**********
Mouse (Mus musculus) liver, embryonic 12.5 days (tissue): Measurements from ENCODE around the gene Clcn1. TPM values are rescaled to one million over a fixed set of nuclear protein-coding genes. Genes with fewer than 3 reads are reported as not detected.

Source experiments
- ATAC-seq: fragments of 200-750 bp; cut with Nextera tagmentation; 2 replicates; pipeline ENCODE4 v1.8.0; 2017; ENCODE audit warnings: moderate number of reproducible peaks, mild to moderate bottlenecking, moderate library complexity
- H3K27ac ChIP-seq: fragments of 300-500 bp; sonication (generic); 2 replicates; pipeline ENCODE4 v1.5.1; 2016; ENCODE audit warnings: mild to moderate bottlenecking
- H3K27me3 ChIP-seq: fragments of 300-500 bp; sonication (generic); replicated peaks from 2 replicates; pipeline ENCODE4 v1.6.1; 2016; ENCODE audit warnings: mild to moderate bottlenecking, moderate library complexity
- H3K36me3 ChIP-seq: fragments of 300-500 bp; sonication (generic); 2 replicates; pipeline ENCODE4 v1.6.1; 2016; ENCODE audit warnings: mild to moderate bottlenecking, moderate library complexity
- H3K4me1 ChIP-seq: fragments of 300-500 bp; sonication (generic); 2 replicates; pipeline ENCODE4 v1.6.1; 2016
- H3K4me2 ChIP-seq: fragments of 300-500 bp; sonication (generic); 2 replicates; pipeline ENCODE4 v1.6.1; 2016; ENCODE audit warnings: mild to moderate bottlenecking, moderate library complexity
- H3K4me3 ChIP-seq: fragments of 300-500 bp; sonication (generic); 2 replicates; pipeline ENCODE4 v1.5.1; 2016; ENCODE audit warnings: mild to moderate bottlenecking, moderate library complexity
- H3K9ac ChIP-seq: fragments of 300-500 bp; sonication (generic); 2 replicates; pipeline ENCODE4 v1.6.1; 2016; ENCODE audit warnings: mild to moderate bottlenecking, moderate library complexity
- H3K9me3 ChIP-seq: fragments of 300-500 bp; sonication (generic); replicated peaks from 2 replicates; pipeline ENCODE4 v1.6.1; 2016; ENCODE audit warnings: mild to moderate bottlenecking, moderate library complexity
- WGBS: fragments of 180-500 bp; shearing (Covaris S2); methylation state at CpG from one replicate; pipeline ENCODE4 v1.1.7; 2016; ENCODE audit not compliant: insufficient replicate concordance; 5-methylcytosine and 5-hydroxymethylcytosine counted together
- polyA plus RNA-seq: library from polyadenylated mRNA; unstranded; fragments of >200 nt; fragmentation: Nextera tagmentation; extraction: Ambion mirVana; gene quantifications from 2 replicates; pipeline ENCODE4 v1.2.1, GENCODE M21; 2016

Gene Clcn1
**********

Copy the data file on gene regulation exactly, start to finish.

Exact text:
Mouse (Mus musculus) liver, embryonic 12.5 days (tissue): Measurements from ENCODE around the gene Clcn1. TPM values are rescaled to one million over a fixed set of nuclear protein-coding genes. Genes with fewer than 3 reads are reported as not detected.

Source experiments
- ATAC-seq: fragments of 200-750 bp; cut with Nextera tagmentation; 2 replicates; pipeline ENCODE4 v1.8.0; 2017; ENCODE audit warnings: moderate number of reproducible peaks, mild to moderate bottlenecking, moderate library complexity
- H3K27ac ChIP-seq: fragments of 300-500 bp; sonication (generic); 2 replicates; pipeline ENCODE4 v1.5.1; 2016; ENCODE audit warnings: mild to moderate bottlenecking
- H3K27me3 ChIP-seq: fragments of 300-500 bp; sonication (generic); replicated peaks from 2 replicates; pipeline ENCODE4 v1.6.1; 2016; ENCODE audit warnings: mild to moderate bottlenecking, moderate library complexity
- H3K36me3 ChIP-seq: fragments of 300-500 bp; sonication (generic); 2 replicates; pipeline ENCODE4 v1.6.1; 2016; ENCODE audit warnings: mild to moderate bottlenecking, moderate library complexity
- H3K4me1 ChIP-seq: fragments of 300-500 bp; sonication (generic); 2 replicates; pipeline ENCODE4 v1.6.1; 2016
- H3K4me2 ChIP-seq: fragments of 300-500 bp; sonication (generic); 2 replicates; pipeline ENCODE4 v1.6.1; 2016; ENCODE audit warnings: mild to moderate bottlenecking, moderate library complexity
- H3K4me3 ChIP-seq: fragments of 300-500 bp; sonication (generic); 2 replicates; pipeline ENCODE4 v1.5.1; 2016; ENCODE audit warnings: mild to moderate bottlenecking, moderate library complexity
- H3K9ac ChIP-seq: fragments of 300-500 bp; sonication (generic); 2 replicates; pipeline ENCODE4 v1.6.1; 2016; ENCODE audit warnings: mild to moderate bottlenecking, moderate library complexity
- H3K9me3 ChIP-seq: fragments of 300-500 bp; sonication (generic); replicated peaks from 2 replicates; pipeline ENCODE4 v1.6.1; 2016; ENCODE audit warnings: mild to moderate bottlenecking, moderate library complexity
- WGBS: fragments of 180-500 bp; shearing (Covaris S2); methylation state at CpG from one replicate; pipeline ENCODE4 v1.1.7; 2016; ENCODE audit not compliant: insufficient replicate concordance; 5-methylcytosine and 5-hydroxymethylcytosine counted together
- polyA plus RNA-seq: library from polyadenylated mRNA; unstranded; fragments of >200 nt; fragmentation: Nextera tagmentation; extraction: Ambion mirVana; gene quantifications from 2 replicates; pipeline ENCODE4 v1.2.1, GENCODE M21; 2016

Gene Clcn1